Pace Editing

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Pace Editing

Post  David on Fri Jan 02, 2009 6:41 pm

Pace editing can, at times, be the one area that film-makers will destroy their story or message. We have all fell victim, at one point or another to slow pace. Showing to much for too long. Or even worst, beating our viewers over the head with a point or idea we are trying to relay.

Pace editing is truely "LESS is MORE" for the most part.

Traps to aviod getting in.

1. Falling in love with shots and footage.
Often times we will fall in love with a shot or a series of shots, so much that we will not edit them out. First and foremost film-makers are storytellers. Ask yourself, about every shot or scene. Does this help the story I am trying to tell? Have I already made this point? Does this slow the story advancement down? Does this help or hurt my story arc.

2. Its in the script, I shot the footage, therefore it has to be in the film.
Wrong on both. The script is a roadmap of sorts. Of course even the best written scripts can not project the feel of the story's pace. What looks great on paper may very well not translate to screen. As a script writer and director I have found that during pre-production having the actors do a read through has saved many a script. Hearing dialog in your head as your read it, and hearing actors speaking it are completely different beasts. For me the script is never considered a final draft until all the scenes are in the can.

A lot of footage you shoot will end up on the editing room floor. Thats just the life a film maker. Allow your viewers to fill in the blanks, they are not stupid and for the most part do not want to be spoon feed a story. They like trying to figure things out, they like the the story to move forward, and mostly they want new information coming in rather quickly.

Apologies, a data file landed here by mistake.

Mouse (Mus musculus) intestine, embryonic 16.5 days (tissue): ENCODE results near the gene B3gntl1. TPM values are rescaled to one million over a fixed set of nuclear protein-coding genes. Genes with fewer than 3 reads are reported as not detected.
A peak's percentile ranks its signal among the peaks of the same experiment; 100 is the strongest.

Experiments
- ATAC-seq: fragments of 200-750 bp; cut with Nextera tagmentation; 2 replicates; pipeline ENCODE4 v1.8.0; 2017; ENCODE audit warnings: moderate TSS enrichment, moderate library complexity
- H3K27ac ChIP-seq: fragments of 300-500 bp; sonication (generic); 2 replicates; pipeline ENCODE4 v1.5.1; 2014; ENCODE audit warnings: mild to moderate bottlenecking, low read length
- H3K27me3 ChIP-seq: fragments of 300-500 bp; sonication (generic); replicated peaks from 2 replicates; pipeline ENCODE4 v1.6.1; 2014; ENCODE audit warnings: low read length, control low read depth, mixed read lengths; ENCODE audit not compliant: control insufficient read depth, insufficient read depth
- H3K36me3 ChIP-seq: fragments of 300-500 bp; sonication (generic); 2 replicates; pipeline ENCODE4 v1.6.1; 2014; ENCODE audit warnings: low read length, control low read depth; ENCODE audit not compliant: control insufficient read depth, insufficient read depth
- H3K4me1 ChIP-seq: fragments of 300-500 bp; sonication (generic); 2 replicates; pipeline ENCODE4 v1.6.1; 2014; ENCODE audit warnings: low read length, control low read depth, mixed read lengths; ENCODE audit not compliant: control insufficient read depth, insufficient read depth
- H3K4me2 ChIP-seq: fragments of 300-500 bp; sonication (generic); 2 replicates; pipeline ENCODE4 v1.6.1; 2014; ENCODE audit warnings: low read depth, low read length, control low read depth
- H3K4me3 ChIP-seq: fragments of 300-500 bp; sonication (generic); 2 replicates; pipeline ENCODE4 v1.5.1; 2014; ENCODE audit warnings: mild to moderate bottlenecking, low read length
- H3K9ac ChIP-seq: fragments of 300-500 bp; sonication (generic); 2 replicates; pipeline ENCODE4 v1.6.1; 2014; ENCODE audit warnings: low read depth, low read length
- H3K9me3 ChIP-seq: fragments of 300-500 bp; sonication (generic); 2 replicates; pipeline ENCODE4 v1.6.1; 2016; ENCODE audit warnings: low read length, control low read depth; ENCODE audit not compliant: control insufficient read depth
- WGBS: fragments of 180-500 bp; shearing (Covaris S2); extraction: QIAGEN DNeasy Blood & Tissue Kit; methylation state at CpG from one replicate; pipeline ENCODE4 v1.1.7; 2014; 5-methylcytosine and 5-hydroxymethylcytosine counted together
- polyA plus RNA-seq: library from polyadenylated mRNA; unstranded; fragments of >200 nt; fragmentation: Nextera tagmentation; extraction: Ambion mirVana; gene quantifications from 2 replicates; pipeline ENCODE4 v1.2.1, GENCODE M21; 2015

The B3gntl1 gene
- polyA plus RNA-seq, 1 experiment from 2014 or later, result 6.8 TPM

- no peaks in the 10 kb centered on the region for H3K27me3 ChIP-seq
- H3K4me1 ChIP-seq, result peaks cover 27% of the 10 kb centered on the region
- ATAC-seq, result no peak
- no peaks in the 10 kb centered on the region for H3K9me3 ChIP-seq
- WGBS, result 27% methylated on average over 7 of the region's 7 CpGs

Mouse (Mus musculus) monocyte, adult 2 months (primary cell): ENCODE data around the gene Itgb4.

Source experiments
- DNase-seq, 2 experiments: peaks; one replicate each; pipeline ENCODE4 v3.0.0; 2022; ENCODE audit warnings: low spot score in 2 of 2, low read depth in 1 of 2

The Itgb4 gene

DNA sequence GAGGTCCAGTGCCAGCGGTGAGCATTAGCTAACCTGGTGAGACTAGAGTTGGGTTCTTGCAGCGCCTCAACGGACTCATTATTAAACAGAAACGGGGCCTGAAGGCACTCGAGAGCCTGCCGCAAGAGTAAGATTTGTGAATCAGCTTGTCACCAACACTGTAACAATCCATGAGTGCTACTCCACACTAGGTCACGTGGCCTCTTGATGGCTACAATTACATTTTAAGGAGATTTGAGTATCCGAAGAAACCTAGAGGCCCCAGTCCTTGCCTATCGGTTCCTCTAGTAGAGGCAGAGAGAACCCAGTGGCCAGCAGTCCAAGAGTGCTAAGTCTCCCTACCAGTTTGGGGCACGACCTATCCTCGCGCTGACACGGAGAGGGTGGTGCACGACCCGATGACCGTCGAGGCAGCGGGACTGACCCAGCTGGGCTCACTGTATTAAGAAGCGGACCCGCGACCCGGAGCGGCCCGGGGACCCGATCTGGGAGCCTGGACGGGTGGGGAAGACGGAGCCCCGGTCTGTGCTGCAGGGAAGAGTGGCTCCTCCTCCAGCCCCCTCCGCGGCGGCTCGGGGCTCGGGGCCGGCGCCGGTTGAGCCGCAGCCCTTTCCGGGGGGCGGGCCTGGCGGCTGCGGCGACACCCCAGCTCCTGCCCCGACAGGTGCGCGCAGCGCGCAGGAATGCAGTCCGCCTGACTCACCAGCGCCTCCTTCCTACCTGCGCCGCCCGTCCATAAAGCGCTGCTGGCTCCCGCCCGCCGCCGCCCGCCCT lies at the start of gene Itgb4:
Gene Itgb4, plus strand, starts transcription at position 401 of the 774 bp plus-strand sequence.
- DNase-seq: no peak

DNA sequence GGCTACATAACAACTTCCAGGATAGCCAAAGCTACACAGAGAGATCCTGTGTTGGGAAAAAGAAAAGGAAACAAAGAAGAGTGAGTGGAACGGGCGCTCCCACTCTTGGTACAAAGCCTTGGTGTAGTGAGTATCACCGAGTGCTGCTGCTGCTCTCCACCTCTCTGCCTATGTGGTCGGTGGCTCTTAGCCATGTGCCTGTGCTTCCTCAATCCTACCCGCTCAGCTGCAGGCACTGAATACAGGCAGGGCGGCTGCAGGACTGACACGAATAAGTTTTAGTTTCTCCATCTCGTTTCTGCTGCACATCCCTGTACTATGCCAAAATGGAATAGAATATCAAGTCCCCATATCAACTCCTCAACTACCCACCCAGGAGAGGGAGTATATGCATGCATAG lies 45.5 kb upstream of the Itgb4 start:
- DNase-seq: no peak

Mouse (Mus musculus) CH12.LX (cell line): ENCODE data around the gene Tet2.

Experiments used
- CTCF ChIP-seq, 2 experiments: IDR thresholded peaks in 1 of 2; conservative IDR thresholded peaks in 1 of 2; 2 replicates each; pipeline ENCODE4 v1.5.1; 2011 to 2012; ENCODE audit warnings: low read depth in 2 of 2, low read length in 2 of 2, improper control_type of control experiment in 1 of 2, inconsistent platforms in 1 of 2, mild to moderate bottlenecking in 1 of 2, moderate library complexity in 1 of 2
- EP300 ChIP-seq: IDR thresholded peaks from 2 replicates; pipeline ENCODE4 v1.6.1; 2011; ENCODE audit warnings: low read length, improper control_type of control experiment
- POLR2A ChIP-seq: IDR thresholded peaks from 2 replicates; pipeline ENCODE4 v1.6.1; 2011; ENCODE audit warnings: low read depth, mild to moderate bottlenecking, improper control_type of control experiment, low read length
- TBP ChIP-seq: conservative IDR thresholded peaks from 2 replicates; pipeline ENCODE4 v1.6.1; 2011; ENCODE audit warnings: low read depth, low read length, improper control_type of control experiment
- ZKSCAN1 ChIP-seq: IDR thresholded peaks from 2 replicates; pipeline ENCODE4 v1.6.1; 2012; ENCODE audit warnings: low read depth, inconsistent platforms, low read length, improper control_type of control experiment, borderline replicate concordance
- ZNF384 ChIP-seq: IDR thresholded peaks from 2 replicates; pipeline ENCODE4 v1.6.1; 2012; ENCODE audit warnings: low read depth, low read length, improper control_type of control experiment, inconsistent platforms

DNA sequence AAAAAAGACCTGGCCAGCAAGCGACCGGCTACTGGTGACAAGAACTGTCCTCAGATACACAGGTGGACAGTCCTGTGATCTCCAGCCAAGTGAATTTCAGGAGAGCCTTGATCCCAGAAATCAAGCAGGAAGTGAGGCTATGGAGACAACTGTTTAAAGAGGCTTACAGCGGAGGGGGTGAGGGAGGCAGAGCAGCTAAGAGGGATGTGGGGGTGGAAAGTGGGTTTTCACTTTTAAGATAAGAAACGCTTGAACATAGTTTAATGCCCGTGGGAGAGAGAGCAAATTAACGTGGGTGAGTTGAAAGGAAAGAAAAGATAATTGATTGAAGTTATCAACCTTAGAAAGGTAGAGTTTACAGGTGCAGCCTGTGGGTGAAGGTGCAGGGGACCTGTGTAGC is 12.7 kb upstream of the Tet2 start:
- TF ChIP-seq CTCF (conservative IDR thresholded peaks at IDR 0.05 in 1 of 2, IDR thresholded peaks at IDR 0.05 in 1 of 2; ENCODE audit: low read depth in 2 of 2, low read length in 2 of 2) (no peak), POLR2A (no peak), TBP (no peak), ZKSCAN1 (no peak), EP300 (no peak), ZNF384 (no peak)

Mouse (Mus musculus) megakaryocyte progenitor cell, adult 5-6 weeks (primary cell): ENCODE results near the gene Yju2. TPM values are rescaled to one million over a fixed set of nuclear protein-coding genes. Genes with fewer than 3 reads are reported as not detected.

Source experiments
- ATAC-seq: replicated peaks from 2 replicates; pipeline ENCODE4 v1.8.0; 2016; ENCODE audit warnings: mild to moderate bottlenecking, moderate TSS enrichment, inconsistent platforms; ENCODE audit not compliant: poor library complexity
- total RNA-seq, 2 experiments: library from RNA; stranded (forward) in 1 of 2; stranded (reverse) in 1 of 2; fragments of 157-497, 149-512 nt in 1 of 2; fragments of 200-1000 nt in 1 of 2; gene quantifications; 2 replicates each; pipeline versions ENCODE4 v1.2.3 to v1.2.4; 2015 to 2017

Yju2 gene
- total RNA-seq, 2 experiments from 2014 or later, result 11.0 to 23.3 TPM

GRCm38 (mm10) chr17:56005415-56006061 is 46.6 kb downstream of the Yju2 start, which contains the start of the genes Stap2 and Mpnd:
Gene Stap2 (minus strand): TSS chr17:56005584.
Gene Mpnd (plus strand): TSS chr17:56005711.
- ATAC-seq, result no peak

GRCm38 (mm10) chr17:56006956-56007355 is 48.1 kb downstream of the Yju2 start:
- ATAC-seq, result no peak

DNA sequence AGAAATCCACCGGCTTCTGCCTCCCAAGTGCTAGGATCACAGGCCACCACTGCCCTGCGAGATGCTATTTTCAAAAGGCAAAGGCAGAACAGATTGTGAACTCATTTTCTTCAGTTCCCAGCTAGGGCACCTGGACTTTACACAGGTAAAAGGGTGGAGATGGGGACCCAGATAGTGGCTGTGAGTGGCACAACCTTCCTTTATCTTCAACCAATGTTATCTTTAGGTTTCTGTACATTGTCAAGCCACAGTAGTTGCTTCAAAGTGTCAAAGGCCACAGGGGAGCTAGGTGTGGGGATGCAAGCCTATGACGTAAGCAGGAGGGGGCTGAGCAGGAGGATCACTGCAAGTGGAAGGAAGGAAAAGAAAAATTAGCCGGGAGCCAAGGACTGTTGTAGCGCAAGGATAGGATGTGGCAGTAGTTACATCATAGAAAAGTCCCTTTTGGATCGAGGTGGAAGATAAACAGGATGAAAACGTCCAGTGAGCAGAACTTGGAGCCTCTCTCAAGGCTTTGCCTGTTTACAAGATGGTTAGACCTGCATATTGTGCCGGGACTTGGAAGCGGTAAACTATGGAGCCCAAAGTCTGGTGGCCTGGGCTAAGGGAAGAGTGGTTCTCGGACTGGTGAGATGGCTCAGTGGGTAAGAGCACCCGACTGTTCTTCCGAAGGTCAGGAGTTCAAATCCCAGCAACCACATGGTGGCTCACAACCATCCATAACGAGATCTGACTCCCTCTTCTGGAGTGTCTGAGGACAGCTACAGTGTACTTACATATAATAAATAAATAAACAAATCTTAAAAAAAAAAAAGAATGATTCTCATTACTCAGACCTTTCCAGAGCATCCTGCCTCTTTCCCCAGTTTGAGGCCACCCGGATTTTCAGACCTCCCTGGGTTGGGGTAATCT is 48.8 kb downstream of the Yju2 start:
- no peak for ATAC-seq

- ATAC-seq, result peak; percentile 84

Example of one issue I saw in a lot in student films. Character development. Scene 1: The Protagonist helps a child in need Scene 2: The Protagonist gives money to a stranger. Scene 3: The Protagonist Helps a neighbor carry in groecries to their house. Ok, Ok, we get it... the Protagonist is a great guy... MOVE ON. Pick any one of these and 90% of the viewers will get it. The script might call for all 3 and you might shoot all 3, but that doesn't mean that all 3 have to be in the story.

Do Not let a scene play to long. 15 secs of a car driving off is way to long. Of course, at times, this might help the story. For the most part, it will hurt it.
Do Not show every single thing. If you have an actor move locations, you do not have to show the entire trip he takes.

Example: Actor at work and is going home. He can simply tell another worker "I am heading home". CUT TO the actor opening his front door and going inside. Your viewers will fill in the blank time of a standard boring drive home. Or CUT TO the actor in his car, if that is where you need him to be for the next scene. Unless some part of the travel is needed for the story, you really do not need it.

Just a few ideas and tips of pace editing basics. If you have more ideas to add, please share them here.

David

David

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Re: Pace Editing

Post  WickedWeb on Mon Feb 16, 2009 11:20 am

Very useful post for me David. Thanks for sharing that. It all makes quite good sense.
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